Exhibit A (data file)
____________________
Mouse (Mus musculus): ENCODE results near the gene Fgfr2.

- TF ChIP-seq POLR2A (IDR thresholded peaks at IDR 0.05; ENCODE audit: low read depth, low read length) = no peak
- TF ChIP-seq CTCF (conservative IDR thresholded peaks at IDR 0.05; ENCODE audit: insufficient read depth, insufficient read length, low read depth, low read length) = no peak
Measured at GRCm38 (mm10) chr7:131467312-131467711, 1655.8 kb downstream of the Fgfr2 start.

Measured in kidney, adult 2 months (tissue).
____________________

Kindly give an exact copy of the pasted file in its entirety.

Mouse (Mus musculus): ENCODE results near the gene Fgfr2.

- TF ChIP-seq POLR2A (IDR thresholded peaks at IDR 0.05; ENCODE audit: low read depth, low read length) = no peak
- TF ChIP-seq CTCF (conservative IDR thresholded peaks at IDR 0.05; ENCODE audit: insufficient read depth, insufficient read length, low read depth, low read length) = no peak
Measured at GRCm38 (mm10) chr7:131467312-131467711, 1655.8 kb downstream of the Fgfr2 start.

Measured in kidney, adult 2 months (tissue).